"Echtezeithalle"
About a decade ago, Trüstedt founded the Arts Centre at Ulm University where he taught 'artistic strategies' to science students. He was putting into practice the idea that 'the very notion of university implies a universal education' and was trying to demonstrate in his lectures that a whole world of inquiry lay behind the sciences. This concept was applied to the Echtezeithalle, a 'real-time' centre founded by Trüstedt and Schäffer in 1999 and dedicated to exploring the various artistic fields which embrace the dimension of sound – innovative music in all its forms, sound sculptures, performance art, experimental choreography, videos, etc. About 50 artists, engineers and scientists from various disciplines work at this institution which is in the open tradition of the Bauhaus. Their general aim is to explore the new media and new forms of expression which often have their roots in an interaction between art and science. By a strange coincidence, the Echtezeithalle (that has since also become a virtual 'multiple use' space) is situated on Einstein Street – named after the man who said that 'the imagination is more important than knowledge'.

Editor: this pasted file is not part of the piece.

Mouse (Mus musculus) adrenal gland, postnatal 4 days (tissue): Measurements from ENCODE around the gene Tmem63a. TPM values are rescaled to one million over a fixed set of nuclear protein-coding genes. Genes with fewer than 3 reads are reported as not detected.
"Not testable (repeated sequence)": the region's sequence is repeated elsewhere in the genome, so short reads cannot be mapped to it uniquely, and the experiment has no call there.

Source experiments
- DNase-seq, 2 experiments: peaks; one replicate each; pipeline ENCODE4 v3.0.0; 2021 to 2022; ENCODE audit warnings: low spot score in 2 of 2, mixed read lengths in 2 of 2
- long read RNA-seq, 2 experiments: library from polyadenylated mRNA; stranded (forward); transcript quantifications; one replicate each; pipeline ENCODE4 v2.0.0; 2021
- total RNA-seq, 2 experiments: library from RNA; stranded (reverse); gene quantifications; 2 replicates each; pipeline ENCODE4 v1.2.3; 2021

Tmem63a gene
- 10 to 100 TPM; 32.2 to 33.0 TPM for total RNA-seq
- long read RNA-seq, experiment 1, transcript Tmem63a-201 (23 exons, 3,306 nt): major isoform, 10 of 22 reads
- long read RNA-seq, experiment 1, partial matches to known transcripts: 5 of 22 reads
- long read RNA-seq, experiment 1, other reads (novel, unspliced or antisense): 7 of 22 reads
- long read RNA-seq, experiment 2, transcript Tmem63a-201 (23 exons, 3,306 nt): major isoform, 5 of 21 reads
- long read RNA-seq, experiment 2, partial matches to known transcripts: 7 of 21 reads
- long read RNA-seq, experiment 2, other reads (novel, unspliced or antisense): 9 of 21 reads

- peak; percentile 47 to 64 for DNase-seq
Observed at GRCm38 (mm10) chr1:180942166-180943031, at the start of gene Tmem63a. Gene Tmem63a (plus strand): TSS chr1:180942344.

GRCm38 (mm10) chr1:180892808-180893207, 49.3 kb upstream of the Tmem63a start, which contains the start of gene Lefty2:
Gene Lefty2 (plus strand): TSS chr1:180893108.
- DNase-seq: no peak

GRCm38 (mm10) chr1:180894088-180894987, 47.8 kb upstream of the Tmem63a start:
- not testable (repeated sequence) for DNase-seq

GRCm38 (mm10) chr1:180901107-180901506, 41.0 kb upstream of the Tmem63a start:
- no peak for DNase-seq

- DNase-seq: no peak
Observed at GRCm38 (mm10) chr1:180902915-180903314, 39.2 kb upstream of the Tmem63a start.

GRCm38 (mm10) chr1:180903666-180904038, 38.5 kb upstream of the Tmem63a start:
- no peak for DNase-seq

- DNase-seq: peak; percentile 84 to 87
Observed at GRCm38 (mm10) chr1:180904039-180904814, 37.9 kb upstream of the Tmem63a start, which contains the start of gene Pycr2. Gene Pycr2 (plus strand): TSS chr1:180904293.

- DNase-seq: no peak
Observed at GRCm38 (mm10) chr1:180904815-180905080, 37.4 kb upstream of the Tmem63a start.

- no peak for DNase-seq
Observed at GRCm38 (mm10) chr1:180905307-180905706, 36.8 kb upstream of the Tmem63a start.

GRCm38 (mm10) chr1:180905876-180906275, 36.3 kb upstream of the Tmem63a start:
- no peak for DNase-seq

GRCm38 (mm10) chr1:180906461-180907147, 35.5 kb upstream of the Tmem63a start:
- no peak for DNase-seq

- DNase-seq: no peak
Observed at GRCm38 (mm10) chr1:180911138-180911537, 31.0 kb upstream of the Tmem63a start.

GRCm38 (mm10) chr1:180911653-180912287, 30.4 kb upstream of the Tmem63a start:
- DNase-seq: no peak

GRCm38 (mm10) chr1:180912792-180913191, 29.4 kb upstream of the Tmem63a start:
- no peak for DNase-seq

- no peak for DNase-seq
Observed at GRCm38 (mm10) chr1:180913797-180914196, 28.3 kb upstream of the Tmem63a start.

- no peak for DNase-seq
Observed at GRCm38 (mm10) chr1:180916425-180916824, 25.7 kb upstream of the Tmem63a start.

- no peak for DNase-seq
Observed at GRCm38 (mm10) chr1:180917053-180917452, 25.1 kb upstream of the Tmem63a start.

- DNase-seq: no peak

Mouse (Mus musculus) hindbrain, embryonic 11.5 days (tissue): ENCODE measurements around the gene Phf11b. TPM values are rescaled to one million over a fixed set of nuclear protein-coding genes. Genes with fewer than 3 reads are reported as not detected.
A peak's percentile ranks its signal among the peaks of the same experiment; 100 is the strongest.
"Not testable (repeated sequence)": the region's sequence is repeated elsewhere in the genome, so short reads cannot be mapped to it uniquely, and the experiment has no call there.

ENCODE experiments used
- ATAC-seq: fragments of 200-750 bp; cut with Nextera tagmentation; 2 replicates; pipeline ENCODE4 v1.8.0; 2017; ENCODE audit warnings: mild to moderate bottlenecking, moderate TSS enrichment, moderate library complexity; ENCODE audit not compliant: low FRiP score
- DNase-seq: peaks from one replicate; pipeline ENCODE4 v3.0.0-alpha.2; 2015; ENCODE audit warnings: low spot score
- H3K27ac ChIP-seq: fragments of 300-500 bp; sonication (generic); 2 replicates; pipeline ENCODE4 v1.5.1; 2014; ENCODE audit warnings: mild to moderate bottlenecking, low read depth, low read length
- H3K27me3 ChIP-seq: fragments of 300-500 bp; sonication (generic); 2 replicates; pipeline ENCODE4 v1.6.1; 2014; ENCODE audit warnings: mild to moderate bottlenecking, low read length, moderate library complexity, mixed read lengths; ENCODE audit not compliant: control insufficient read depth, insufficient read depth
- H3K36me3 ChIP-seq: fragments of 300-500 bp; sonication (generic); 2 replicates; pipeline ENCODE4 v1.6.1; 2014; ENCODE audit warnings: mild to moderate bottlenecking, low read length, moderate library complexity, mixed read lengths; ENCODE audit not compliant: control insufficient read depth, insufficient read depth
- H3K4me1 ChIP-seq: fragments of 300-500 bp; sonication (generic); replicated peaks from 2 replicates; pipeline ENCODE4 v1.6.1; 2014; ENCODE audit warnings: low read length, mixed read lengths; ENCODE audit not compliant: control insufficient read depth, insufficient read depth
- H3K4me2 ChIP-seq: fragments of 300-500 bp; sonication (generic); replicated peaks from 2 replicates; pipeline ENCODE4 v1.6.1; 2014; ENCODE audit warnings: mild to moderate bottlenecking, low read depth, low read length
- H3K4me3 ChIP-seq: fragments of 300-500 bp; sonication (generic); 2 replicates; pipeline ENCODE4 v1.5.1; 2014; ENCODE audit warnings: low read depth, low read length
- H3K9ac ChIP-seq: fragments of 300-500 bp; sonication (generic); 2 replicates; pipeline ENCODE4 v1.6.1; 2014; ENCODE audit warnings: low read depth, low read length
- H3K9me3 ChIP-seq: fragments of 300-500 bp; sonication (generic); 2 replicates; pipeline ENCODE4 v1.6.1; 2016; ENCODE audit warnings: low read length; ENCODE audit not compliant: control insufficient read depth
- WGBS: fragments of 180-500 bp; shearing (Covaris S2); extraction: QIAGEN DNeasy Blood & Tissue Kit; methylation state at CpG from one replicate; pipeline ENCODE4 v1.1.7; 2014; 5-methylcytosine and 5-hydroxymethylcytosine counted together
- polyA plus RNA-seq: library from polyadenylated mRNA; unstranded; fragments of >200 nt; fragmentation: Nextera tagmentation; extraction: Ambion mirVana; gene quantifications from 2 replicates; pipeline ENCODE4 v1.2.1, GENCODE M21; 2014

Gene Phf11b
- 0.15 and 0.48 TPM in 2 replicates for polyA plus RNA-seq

But do art and science actually have anything in common? Yes, reply Trüstedt and Schäffer in unison. You have to devote your whole being to them. You cannot be a part-time scientist or part-time artist as that can never work. You need inspiration and enthusiasm to stay the course. You must have a very clear idea of what you are looking for and of the result you are seeking. All of these apply to both fields.